It’s December, the season of twinkling lights, wrapping up warm and eating your own body weight in chocolate. But it’s also the time of year when our pointless plastic footprints go through the roof. Even when we manage to avoid buying plastic presents, shops bombard us with plastic at every turn – satsumas in plastic nets, shiny wrapping paper and a lot of glitter. Time to find out how to reduce plastic during the festive season.
We are in a climate emergency and single-use plastic packaging is made from precious natural resources. It’s then manipulated into packaging that we don’t even need, or want. So this festive season let’s make sure to take time to get creative and avoid excess plastic ending up in our air, water, food and environment.
Supermarkets now produce nearly 900,000 tonnes of single-use plastic, despite retailers making public commitments to cut down. And although we might try to recycle as much as possible, much of this plastic ends up being dumped on other countries. While the responsibility firmly lies with government to introduce laws to reduce this colossal waste, we know we can also do our bit.
Here are nine ideas showing how to reduce plastic use and have fun this Christmas.
1. Get creative with your wrapping
Shiny wrapping paper looks great, but the shininess also makes it impossible to recycle. Instead, why not try plain brown paper jazzed up with fabric ribbon? Or, even better, seek out reusable options like fabric wraps or gift boxes and bags that can be used again next year. A tip of my nan’s is to save paper from pressies you open to wrap other people’s gifts in.
2. Deck the halls
Don’t get me wrong, I have loved foil lametta and leaving fake snow for reindeer, but that’s before I realised the impact it has on people, wildlife and the planet. Unfortunately, it all turns into microplastics that enter the food chain. But luckily there are lots of options to deck the halls without hurting the planet.
Another way is to make your own decorations with loved ones. That could be making paper chains and ornaments from old cards and wrapping paper or making your own wreath. It’s also really fun thing to do together.
3. Ditch the plastic fruit and veg
Supporting your local markets, greengrocers or farm shops can be a great way to reduce your plastic footprint and support local businesses. If you shop at supermarkets, go for the loose fruit and veg – this can also really help to reduce food waste as you can buy what you need. I don’t know about you but when it comes to the Christmas shop, my eyes are always too big for my belly when it comes to the multipacks.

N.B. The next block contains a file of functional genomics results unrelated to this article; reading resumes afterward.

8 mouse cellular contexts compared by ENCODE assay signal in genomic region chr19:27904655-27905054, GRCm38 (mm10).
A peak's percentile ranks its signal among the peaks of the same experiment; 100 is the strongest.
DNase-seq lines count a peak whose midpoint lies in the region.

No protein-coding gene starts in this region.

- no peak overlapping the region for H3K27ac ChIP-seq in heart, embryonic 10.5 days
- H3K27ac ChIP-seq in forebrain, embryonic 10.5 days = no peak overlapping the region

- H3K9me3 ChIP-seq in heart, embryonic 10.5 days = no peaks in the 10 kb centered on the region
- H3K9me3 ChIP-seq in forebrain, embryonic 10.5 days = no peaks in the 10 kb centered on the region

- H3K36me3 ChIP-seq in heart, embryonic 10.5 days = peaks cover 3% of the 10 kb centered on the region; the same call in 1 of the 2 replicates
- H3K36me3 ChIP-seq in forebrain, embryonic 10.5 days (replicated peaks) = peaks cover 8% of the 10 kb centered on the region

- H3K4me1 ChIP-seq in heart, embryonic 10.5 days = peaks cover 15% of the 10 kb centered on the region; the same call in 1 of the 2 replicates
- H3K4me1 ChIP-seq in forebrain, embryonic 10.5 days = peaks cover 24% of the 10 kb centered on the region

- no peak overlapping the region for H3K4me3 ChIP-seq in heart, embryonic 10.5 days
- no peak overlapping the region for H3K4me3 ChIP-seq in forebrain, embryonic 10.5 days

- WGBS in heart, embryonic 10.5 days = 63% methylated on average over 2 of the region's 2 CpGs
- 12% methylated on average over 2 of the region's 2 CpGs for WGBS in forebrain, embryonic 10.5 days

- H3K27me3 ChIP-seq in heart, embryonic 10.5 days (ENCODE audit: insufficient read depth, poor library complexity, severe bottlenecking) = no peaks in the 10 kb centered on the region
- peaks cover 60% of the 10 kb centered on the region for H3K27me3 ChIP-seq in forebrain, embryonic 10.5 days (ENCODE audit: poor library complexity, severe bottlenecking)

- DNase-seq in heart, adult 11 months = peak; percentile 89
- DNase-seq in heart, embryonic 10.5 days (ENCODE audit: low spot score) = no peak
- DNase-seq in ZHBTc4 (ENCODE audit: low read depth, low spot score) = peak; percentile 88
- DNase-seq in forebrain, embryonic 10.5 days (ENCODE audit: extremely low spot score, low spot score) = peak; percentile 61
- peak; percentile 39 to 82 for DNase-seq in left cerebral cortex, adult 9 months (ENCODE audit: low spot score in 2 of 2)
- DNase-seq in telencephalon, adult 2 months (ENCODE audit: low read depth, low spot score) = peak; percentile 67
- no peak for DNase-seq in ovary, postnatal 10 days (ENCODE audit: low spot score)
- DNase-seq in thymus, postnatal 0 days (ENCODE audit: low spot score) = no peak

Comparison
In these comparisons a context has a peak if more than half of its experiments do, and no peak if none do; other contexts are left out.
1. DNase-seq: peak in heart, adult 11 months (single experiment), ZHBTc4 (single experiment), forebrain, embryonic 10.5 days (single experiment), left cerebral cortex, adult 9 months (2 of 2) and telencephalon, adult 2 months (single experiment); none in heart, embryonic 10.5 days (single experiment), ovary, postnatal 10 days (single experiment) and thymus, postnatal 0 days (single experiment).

4. Choose plastic-free presents
Instead of buying gifts filled with plastic, treat your friends and family with presents which create as little waste as possible. Top ideas include tickets for gigs or the theatre, tasty homemade cakes or biscuits, second hand clothes, or swap books with fellow literature lovers.
5. Choose reusable cups
Around 2.5 billion coffee cups are thrown away every year in the UK and less than one in 400 are recycled. Make sure to carry a reusable cup with you – if you don’t have one, it could be a great gift to ask for.
6. Go for tap water
Same with a reusable water bottle, because we use over 35 million plastic bottles every day. Tap water in the UK is safe to drink and there’s even an app that tells you where you can refill your bottle for free. Making the transition to a reusable bottle, and buying them for your friends is a great way to turn the tide on the waste.
7. Tone down the glitter
Popular though it is, glitter is not good news for the environment. It’s effectively tiny pieces of plastic, which can end up being washed down the sink. These eventually end up in our rivers and oceans. While glitter is definitely not one of the major causes of plastic pollution, it’s still plastic going into the ocean. Avoid glittery make-up and cards and stick to sparkle that won’t go down the plughole.
8. Avoid disposable cutlery if possible
For some people, the festive period can mean a non-stop flow of guests descending on your house. While disposable cutlery can be incredibly useful in these situations, it’s also not ideal for the environment. Asking every guest to bring their own cutlery might be a step too far for you but consider asking one of your guests or a neighbour if you can borrow some from them. You could also consider investing in some lightweight reusable plastic cutlery to bring out on these occasions. And if all else fails and you end up with five extra guests and not enough forks, you can still ask people to reuse their cutlery for different courses. Just don’t forget to rinse them – sprouts and mince pies may not be a great flavour combo.
9. Grab some reusable shopping bags
It’s become clear that bags for life aren’t working as we wanted them to, as the average household is buying 54 every year. We know it’s something extra to remember, but it really makes a huge difference. So in whatever ways you can, remember to take reusable shopping bags this shopping season. Remind yourself with a note on your front door on the way out or a phone alert – whatever works for you!